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:welcome: to the Forum..:wavey:
 

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+1 on leaving it stock height and reaping the gas savings. If you want the lift and big tires because it is the look you want, that’s one thing. If you want the lift and tires to off-road, then what others have said about your Jeep’s capability is spot on. My JKUR has a 2.5” lift and 35’s and I have driven what seems like every trail in AZ. And my wife? She has been right behind me in her stock Rubicon doing the same obstacles. Leave it stock but put a spacer kit in to remove the factory rake.
 

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You have a Jeep, and you want it lifted. As much as you'd like to, you no longer get to worry about mpgs.

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As much as I would like to lift mine and run 35" tires, I doubt I will. To really do it right requires wheels (or wheel adapters), tires, lift, regear, etc. Since I don't get it offroad as much as I like, I will stick to stock height.

What I will do is move up to 33" tires when my current tires wear out. You can run those without rubbing by adding wheel adapters. IMHO, a JKU with 33s looks "right". My brother has a JK with 33s and it looks like it has a lift even though it doesn't.
 

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I stayed stock for a long time on my TJ. Eventually went with a 4inch lift and 32’s and wheel spacers. Then got five awesome wheels and 33’s but had to change the driveshaft to do it right.
Now with my 2013 JK i am happy staying stock with a leveling kit in the future. It came with 4 aggressive looking upgraded 255 bf Goodrich baja champion tires.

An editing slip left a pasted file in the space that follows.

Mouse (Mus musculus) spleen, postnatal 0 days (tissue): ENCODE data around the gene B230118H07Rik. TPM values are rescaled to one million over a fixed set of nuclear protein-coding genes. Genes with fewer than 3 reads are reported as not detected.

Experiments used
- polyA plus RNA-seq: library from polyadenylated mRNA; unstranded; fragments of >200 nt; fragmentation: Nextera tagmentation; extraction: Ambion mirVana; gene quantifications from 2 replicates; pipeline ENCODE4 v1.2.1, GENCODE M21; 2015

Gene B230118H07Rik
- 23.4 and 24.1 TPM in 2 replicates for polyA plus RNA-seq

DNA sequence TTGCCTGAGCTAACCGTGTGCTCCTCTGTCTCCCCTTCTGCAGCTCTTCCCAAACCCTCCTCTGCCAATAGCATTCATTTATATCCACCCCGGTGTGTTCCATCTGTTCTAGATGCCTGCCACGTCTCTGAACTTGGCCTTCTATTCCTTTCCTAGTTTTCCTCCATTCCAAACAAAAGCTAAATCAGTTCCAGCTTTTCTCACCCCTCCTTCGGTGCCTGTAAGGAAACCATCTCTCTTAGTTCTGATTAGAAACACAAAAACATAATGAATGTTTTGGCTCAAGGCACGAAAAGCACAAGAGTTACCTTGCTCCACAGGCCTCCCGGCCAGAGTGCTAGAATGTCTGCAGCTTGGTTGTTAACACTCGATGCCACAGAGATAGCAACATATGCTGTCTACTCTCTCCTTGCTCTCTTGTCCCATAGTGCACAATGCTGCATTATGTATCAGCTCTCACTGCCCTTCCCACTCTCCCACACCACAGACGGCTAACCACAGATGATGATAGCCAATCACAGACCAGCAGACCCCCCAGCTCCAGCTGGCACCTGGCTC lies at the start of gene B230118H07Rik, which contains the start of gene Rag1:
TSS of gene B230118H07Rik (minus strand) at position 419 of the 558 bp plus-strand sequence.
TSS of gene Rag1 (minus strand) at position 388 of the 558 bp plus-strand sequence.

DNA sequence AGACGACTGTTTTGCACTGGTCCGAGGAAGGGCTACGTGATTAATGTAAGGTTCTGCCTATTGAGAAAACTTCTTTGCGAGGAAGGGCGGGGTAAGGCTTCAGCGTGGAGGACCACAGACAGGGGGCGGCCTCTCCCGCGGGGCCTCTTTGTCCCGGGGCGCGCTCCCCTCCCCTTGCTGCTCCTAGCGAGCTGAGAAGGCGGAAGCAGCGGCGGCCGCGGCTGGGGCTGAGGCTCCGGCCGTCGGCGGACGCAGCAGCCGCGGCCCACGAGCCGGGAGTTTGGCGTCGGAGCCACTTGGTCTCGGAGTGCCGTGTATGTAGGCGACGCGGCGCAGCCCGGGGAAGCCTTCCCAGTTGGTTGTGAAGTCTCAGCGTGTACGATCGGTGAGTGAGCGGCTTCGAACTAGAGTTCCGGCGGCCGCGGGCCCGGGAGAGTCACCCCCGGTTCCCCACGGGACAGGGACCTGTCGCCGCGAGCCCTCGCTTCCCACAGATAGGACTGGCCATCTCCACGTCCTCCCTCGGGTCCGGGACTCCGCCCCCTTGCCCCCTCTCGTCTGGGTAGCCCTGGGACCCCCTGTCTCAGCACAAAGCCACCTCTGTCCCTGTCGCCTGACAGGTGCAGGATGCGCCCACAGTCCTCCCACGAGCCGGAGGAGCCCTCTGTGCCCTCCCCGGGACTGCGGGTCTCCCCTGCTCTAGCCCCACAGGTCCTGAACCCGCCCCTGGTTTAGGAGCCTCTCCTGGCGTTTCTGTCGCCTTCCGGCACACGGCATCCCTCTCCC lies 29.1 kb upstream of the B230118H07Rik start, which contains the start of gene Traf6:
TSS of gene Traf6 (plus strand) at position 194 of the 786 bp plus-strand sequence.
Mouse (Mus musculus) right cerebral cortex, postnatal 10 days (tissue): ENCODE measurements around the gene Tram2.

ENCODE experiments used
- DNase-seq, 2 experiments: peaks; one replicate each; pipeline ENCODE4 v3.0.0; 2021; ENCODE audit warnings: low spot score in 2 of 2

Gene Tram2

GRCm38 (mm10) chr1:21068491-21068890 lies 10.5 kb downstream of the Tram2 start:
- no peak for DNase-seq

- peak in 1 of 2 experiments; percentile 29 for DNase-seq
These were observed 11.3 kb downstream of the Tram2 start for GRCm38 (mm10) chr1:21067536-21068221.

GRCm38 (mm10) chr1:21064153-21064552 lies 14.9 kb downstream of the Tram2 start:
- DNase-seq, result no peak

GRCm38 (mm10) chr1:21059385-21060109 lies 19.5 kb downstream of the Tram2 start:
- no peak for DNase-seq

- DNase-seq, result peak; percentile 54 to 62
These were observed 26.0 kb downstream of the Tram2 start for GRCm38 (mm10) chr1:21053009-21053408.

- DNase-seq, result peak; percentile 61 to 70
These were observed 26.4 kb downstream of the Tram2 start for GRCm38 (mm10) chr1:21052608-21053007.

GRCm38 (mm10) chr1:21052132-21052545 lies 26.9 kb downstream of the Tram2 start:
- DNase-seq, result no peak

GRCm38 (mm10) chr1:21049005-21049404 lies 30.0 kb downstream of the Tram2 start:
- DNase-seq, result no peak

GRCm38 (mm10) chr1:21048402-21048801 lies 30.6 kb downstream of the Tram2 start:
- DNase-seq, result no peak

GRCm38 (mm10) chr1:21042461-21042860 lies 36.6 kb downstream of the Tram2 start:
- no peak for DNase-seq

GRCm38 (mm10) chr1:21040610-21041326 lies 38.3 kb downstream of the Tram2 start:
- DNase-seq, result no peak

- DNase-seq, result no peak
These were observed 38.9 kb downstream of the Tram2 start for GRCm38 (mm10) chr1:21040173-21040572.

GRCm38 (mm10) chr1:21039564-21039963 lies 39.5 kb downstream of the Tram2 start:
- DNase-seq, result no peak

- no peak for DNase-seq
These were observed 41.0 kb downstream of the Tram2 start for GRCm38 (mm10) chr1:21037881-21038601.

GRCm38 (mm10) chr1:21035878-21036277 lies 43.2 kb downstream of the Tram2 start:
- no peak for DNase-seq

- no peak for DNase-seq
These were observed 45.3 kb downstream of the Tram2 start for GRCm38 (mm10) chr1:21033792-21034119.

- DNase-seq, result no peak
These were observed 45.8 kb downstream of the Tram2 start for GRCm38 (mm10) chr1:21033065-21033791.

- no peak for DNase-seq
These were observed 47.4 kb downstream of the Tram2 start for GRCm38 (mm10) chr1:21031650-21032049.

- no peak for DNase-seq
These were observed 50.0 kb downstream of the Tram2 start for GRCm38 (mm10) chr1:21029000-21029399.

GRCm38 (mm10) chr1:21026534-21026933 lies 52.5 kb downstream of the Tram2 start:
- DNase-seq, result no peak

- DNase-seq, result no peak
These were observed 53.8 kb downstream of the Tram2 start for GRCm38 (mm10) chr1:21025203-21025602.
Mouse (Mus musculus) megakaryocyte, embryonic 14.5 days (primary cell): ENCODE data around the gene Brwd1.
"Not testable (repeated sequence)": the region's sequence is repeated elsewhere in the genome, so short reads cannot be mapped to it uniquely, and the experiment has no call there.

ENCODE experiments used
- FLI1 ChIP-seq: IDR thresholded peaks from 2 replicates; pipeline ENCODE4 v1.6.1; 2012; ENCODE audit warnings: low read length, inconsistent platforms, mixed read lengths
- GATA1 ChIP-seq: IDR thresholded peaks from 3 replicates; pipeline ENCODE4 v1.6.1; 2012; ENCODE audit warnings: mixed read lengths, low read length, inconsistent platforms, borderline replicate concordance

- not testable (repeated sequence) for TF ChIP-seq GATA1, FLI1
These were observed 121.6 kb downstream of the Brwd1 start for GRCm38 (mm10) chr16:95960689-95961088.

I bought a 5th tire as i hate having an odd spare and geez $250 rubber ain’t cheep.
 

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Discussion Starter · #12 ·
If I were you, I'd get a drive-able 2.5" lift and fit it with 33s (255/80-17) for good fuel economy.

Manual or auto? If auto, 3.73 gears will be great with that size tire. If manual, 4.10.

After college you can go bigger.

Pace yourself. You can wheel plenty on 33s --- your goal first is to keep it running well.
I drive automatic
 

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Discussion Starter · #13 ·
truth time y'all:

on top of enjoying the great outdoors and not wanting to get stuck, another student in the offroad club (drives a truck not a Wrangler) teased me for driving stock. It haunts me.

Plus they do some pretty complex stuff and I want to be able to keep up (eventually).

Thank you much
~T
 

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I don't know, a stock Wrangler probably wouldn't have an issue keeping up with a modified pickup truck.
But if you just want the look of bigger tires, throw your money at bigger tires and a 2.5" lift. Your mpg will drop, but it will increase the Jeeps off road capabilities. However, its off road capabilities are probably already beyond yours.